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AUS Blog

AUS professor studies genealogies of Chinese families

Posted by AUS blog on Nov 13, 2013 11:00:00 AM

By Teresa Crompton

Geneology_1Clément Vincent, Assistant Professor in the Department of Art and Design, CAAD, who was awarded a Faculty Research (Travel) Grant for 2012-2013, discusses his research on the printing of Chinese genealogies.

How did you use the Travel Grant?

I study genealogies of Chinese families (家譜 jia pu) and clans (族譜 zu pu, or 宗譜 zong pu). My research focuses exclusively on genealogies printed with wooden mobile characters, (木活字本mu huo zi ben), printed on xuan paper (rice paper).

The FRG Travel Grant enabled me to make a field trip in November 2012 to carry out research in Dongyuan, a village in Rui’an township in Zhejiang province, mainland China. I have consulted genealogy editions from 1616 (Ming Dynasty) to 2009, and during my visit I observed the fabrication of a new edition. I also interviewed Wang Chaohui, Wang Zhiren and Lin Chuyin - three of only eleven representative bearers of wooden movable type. Mr. Wang Chaohui learned his profession from his father in the early seventies, perpetuating a long family tradition which, according to Unesco.org (2010) began in the early 14th century. He demonstrated his ability in compiling and composing forms, and printing and carving wooden print characters.

What are ‘genealogies’?

They are the records of a family or a clan lineage. The names of male members, and their wives and sons, are recorded, with dates of birth and death. Daughters are mentioned only if they marry, and then their husbands’ names and places of origin are also given. Any prestigious members of the family may also be mentioned, including professors, high-ranking civil servants, or individuals who passed imperial exams. Wooden characters are still produced today. For example, Wang Chaohui carves fifty characters a day on average to maintain his collection of thirty thousand. The wood used is from the birchleaf pear tree Genus Pyrus, clean-cut in small smooth blocks. A finished genealogy looks like a traditional Chinese printed book - it reads from top to bottom and from right to left. As the traditional Chinese bookbinding method is used, the books are stored flat and not vertically.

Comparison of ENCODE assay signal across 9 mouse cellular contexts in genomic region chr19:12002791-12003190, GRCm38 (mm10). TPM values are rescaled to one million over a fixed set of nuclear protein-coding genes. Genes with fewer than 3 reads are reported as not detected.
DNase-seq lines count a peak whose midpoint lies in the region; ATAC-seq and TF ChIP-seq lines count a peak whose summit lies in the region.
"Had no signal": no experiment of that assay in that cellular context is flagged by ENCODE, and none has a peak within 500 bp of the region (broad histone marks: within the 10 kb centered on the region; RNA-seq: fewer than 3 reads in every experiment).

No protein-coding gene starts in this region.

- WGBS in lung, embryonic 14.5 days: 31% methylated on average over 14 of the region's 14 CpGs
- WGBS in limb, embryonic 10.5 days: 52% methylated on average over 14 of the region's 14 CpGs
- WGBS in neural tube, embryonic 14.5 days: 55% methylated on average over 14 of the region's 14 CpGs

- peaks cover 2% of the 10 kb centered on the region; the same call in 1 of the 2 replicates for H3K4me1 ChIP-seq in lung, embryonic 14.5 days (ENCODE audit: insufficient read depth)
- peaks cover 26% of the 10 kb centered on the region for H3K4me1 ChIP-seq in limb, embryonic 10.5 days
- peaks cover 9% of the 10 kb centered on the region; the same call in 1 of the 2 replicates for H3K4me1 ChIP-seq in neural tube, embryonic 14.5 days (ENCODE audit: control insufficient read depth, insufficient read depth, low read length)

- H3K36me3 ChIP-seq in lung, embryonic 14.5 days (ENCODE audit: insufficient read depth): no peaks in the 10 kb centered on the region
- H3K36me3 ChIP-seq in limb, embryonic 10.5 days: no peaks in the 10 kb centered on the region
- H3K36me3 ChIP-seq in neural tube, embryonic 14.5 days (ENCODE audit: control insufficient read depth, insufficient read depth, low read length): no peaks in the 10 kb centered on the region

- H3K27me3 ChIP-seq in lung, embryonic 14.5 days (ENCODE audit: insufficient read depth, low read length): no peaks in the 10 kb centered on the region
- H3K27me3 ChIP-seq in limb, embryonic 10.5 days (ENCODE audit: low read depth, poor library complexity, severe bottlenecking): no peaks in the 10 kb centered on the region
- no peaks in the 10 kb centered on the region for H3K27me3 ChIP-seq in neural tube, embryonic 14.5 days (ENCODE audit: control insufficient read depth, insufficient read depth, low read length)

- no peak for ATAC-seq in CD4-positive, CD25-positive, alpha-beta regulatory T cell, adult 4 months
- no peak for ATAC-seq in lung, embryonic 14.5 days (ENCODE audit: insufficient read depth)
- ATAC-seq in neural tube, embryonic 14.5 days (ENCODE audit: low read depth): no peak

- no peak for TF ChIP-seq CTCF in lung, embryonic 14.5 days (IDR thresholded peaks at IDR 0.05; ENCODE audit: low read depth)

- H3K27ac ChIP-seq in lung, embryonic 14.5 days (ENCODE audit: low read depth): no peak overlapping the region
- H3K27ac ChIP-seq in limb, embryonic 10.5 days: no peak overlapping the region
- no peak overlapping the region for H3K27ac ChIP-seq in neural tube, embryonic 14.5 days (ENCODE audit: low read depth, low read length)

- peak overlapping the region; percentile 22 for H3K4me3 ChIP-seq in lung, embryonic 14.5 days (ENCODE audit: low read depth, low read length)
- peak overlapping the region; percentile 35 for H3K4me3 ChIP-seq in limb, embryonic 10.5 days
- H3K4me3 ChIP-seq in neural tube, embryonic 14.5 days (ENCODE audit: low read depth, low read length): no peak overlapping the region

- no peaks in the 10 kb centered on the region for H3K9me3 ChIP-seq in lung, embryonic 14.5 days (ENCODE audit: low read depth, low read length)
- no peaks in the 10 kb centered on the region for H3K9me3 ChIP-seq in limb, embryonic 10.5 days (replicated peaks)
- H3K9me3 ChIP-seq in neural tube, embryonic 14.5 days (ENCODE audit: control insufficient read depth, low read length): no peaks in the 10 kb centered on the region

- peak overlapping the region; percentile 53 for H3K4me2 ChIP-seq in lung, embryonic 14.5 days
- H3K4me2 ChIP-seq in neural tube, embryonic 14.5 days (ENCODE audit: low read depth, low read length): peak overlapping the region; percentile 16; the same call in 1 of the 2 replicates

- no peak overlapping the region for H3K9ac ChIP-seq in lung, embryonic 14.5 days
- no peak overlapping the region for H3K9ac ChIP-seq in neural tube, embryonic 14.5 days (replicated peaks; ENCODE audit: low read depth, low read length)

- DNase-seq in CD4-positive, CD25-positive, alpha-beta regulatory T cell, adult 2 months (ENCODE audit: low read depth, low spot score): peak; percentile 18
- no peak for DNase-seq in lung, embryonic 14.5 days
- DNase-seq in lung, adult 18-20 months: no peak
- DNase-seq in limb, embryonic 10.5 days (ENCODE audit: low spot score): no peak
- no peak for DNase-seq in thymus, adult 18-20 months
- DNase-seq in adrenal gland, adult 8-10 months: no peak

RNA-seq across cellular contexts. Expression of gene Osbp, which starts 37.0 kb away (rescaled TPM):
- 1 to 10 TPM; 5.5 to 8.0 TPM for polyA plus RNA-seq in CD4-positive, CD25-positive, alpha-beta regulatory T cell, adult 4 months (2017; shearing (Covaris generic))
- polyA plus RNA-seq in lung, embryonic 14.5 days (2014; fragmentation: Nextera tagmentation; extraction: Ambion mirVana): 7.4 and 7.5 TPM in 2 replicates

Why is this tradition so resilient?

Perhaps the most important purpose is the role in ancestral worship. The ancestor cult is still important for some families and genealogy production responds to the duty to remember and honor ancestors. This is often expressed in the genealogies via statements such as ‘Our ancestors define our origin while the clan indicates a common origin for its members…When the genealogy exists, the will to search the origin exists, the act of filial piety exists. This is why the genealogy is created, to build benevolence and virtue within the family.’ Labor, care and the use of durable materials materialize family sentiments into tangible and legible memorial objects.

The undertaking of a new edition - a long and costly task - requires exchange of information and financial participation between living members of a family. All generations are aware of the project, and younger members, becoming conscious of the tradition, are more likely to volunteer and take over responsibility for future editions. Interestingly, the model and process from compilation to layout, printing and binding has changed little over the centuries, and considering the changes the world has seen in most human activities over the past centuries, this coherence is very striking.

Chinese_2Did anything surprise you?